Sunday, June 12, 2011
DECADE UNDER THE INFLUENCE, A
(April 2003, U.S.)
If you were to ask me what my favorite film decade was, I'll likely tell you it was the 1940s. Oh, what it must have been like to see stars like Humphrey Bogart and Bette Davis on screen during that "Golden Age of Hollywood". If you ask me what my second favorite film decade was, I'll absolutely tell you that it was the 1970s! It's not even really because I can say I grew up during that era. Hell, by 1979, I was only twelve years old which means that most of my significant growing took place during the 1980s, which I would personify as a culture riddled with iconic movie themes like Ghostbusters and John Rambo. Not that I wasn't having fun at the time watching this and so much more on the screen, but it was a decade that I would hardly call original or ground breaking. The 1970s was not just another time and another place, but a decade that was on the verge of a political and cultural explosion, and it was the talent of young, new film makers who were about to save our asses!
By the end of the late 1960s, the American culture experienced a period of change as the youth movement challenged conventional attitudes towards sex, drugs, politics, and personal gender issues. At the same time, the advancement of the Vietnam War found many American citizens questioning the actions and wisdom of their government for the first time in our history. Costly big-budget blockbusters like CLEOPATRA (1963) nearly brought all the major Hollywood studios to the brink of collapse while smaller and more personal films such as BONNIE AND CLYDE (1967) and EASY RIDER (1969) demonstrated that there was an audience ready, willing and able for bold and challenging entertainment on the movie screen. By the start of the following decade, American cinema moved into a truly exciting period of creativity and stylistic innovation, which led to such landmark films as M*A*S*H (1970), THE LAST PICTURE SHOW (1971), THE GODFATHER (1972), CHINATOWN (1974) and TAXI DRIVER (1976), and with those films came the new freedom for directors and screenwriters like Robert Altman, Peter Bogdanovich, Francis Ford Coppola, Roman Polanski and Martin Scorsese. It was a stange sense of irony, though, that it was a pair of new blockbuster films directed by two students of the new wave of filmmaking, Steven Spielberg and George Lucas, who gave us two of our all-time favorite smashes, JAWS (1975) and STAR WARS (1977), which brought the studios back to power and put an end to Hollywood's flirtation with offbeat creativity. By 1980, when Michael Cimino all but destroyed United Artists with his over-budget, overlong debacle called HEAVEN'S GATE, the great decade-long honeymoon of independent, orginial, creative film making of the 1970s was all but dead in the toilet! And in my humble opinion, with some very rare and noteworthy exceptions, I haven't seen this sort of dare-to-be-different, try-and-make-some-sort-of-statement film making ever since. Tragic indeed.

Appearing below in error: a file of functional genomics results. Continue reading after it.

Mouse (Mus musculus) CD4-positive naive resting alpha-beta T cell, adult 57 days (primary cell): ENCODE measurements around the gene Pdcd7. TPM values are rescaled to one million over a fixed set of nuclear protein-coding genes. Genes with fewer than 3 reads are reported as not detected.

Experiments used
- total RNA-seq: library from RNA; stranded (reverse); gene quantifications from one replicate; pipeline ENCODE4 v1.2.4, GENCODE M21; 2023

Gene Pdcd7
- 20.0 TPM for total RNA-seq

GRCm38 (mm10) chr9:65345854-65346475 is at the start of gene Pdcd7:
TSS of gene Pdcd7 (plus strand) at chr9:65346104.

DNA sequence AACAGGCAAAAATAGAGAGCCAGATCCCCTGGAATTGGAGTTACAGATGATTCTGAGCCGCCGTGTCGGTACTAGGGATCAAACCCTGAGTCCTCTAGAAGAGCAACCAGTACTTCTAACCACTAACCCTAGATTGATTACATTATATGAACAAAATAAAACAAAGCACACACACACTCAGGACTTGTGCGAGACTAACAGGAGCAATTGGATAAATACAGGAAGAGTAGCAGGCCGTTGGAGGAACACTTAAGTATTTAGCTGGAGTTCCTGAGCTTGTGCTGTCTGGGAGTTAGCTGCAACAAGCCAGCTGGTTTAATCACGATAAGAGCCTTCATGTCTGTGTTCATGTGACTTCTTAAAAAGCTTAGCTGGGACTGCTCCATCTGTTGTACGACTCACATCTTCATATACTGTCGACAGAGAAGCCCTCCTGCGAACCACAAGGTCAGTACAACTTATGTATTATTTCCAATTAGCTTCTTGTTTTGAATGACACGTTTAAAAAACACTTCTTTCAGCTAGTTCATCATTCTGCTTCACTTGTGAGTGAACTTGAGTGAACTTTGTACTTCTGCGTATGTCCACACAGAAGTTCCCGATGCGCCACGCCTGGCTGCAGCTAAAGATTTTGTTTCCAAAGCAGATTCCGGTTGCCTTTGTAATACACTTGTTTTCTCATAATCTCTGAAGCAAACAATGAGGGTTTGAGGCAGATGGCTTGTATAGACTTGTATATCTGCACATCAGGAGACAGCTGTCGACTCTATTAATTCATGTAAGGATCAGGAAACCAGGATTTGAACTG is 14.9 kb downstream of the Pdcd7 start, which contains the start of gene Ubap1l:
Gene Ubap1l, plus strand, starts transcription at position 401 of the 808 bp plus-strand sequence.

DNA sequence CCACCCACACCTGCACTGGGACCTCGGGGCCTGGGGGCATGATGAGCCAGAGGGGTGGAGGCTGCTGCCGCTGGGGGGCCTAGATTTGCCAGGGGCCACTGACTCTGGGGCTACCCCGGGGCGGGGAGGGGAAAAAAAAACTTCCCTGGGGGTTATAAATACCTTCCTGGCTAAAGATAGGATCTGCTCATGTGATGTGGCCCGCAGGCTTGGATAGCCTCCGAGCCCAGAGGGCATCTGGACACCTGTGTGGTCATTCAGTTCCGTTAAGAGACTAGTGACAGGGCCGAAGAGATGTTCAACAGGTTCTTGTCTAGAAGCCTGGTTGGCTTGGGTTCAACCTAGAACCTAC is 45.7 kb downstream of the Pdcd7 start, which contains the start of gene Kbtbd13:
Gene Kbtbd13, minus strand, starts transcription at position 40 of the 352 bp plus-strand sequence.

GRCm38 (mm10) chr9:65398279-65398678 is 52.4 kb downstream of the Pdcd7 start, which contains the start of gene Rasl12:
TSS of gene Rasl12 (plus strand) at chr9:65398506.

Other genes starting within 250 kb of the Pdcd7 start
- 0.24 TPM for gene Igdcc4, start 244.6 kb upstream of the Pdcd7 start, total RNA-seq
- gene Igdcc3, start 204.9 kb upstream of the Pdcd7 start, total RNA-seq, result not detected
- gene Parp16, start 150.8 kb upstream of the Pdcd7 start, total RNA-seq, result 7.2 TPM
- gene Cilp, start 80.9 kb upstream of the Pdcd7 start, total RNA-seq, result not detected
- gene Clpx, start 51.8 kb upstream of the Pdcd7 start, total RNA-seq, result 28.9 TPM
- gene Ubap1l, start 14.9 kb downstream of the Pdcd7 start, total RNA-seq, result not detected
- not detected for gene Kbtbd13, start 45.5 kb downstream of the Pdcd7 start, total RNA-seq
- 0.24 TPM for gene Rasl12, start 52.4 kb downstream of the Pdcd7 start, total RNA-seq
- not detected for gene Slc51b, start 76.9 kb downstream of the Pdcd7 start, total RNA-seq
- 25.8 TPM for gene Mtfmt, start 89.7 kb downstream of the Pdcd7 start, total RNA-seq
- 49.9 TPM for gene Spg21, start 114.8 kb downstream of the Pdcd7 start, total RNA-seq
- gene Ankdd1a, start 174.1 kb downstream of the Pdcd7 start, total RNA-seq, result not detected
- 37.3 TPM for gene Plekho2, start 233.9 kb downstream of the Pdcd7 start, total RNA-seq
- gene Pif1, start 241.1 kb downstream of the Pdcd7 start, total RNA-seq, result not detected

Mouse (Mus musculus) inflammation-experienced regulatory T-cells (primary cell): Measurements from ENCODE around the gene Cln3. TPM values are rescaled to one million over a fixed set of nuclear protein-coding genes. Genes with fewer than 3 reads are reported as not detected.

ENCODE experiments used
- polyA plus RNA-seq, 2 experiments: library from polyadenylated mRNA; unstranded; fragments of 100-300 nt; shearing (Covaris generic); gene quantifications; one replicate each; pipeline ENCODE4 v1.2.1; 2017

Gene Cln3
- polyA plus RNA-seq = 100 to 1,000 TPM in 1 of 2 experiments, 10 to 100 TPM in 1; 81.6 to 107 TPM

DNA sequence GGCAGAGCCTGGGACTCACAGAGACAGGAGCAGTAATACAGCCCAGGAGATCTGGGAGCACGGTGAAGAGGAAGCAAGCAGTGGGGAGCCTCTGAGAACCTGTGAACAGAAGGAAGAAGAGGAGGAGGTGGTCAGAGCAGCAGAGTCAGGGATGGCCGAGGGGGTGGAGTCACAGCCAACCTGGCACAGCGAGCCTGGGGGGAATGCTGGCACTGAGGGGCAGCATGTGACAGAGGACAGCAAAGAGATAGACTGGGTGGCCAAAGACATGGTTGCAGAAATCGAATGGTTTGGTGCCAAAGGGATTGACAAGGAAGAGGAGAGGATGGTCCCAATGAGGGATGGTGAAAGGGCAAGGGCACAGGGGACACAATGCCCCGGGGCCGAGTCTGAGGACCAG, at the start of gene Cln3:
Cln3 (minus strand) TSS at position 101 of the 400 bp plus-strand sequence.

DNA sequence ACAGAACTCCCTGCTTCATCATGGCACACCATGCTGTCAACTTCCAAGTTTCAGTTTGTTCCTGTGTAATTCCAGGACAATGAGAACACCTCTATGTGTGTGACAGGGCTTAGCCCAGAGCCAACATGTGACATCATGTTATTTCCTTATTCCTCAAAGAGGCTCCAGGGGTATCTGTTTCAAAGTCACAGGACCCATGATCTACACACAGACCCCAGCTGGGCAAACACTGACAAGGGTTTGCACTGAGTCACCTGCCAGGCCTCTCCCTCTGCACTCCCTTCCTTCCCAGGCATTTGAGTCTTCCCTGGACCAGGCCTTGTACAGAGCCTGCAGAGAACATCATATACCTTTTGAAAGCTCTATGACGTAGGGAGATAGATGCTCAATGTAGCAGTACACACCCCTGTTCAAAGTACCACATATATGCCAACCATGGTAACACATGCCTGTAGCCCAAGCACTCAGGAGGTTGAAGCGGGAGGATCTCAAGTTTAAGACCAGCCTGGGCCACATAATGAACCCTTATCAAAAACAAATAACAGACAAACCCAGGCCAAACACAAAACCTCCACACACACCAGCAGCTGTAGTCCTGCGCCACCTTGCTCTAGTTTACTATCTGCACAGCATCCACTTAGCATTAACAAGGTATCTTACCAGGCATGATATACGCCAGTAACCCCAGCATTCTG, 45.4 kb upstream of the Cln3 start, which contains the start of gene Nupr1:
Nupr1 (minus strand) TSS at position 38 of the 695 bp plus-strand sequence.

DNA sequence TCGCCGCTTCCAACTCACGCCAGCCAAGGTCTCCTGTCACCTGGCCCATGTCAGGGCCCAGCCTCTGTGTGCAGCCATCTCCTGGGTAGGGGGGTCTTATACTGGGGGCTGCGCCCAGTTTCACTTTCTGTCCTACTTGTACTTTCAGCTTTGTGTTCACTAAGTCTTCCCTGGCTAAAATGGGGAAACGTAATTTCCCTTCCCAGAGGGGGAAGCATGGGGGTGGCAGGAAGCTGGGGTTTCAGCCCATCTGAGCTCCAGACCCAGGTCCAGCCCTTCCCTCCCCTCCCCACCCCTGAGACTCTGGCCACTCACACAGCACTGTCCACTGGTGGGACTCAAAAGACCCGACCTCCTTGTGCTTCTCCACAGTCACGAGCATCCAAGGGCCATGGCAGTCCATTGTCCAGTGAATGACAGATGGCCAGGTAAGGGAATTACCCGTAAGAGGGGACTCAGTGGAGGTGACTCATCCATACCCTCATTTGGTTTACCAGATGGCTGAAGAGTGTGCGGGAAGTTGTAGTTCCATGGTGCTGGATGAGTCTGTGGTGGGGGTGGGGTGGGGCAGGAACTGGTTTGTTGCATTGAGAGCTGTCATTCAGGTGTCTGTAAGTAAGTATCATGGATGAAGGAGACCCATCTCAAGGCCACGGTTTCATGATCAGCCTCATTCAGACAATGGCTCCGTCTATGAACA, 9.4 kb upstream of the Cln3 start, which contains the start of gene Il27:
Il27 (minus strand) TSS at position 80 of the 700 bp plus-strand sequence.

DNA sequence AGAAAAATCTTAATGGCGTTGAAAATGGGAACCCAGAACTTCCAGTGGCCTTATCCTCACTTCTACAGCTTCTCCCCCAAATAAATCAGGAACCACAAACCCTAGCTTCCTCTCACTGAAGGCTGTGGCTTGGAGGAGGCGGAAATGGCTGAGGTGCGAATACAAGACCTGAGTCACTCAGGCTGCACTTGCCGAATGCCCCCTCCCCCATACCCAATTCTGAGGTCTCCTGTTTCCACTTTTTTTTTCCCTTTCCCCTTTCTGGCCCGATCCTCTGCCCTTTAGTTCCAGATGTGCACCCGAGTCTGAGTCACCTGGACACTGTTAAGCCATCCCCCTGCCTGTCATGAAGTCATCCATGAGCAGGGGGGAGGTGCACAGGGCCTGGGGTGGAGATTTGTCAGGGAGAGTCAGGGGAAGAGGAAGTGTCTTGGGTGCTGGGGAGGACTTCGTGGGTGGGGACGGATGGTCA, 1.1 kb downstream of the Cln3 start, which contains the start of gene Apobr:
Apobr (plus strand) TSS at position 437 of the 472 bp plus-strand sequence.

During my childhood and my youth, movies were everything to me! It wasn't just about being a child product of screen giants like JAWS, ROCKY, KING KONG, STAR WARS, CLOSE ENCOUNTERS OF THE THIRD KIND, SATURDAY NIGHT FEVER, GREASE and SUPERMAN. It was also about discovering the earlier '70's films whenever they were broadcasted on television. I can remember being blown away by a fun disaster film like THE TOWERING INFERNO (1974) on the one hand, and being given the opportunity to pause and think for a moment with a film like PATTON (1970) on the other. I was there see to SATURDAY NIGHT FEVER (1977) explode with the disco genre itself. I was there to see KRAMER VS. KRAMER (1979) expose itself almost exactly at the time my own parents were splitting up for the second time. Yes, it's very safe to say that each decade of films is likely to have a personal impact on each person who is willing to remember those films and how they may have been affected by them. For someone like myself who lived through part of it, and can fondly appreciate the parts he was too young to experience first hand, I can say with great pride that the films of the 1970s serve to generate a single word that spell out not only the culture of the time, but also a word that I haven't been able to safely accuse many films of being ever since, and that word, my friends, is DIFFERENT!
And so I bid a heartfelt "thank you" to all those young film directors of the time who dared to change things. To all those young film directors of today who (hopefully) long to change things while fighting against a Hollywood system whose soleful purpose today is to simply make as much crap in digital 3D as possible, I can only offer you my deepest empathy. You all have a real fucking fight on your hands! Good luck! And finally, thank you Ted Demme for giving us the best documentary on film making I've ever experienced. Rest in peace.
Favorite line or dialogue:
Bruce Dern (to interviewer): "Jack (Nicholson) and I always looked at the business kind of as a generational thing. So Brando, McQueen, Paul Newman - that group of guys was always ahead of us. We, we dismissed them. They were gone. I mean, they were movie stars while we were in high school, and yet they were young guys. So it wasn't about catching anybody. It was just being allowed to audition for the roles they got. Why should they have a corner on the market? We can act! Yeah, we didn't look like they do! We're not handsome like they are! But we're fucking interesting! And we were interesting because we were honest!"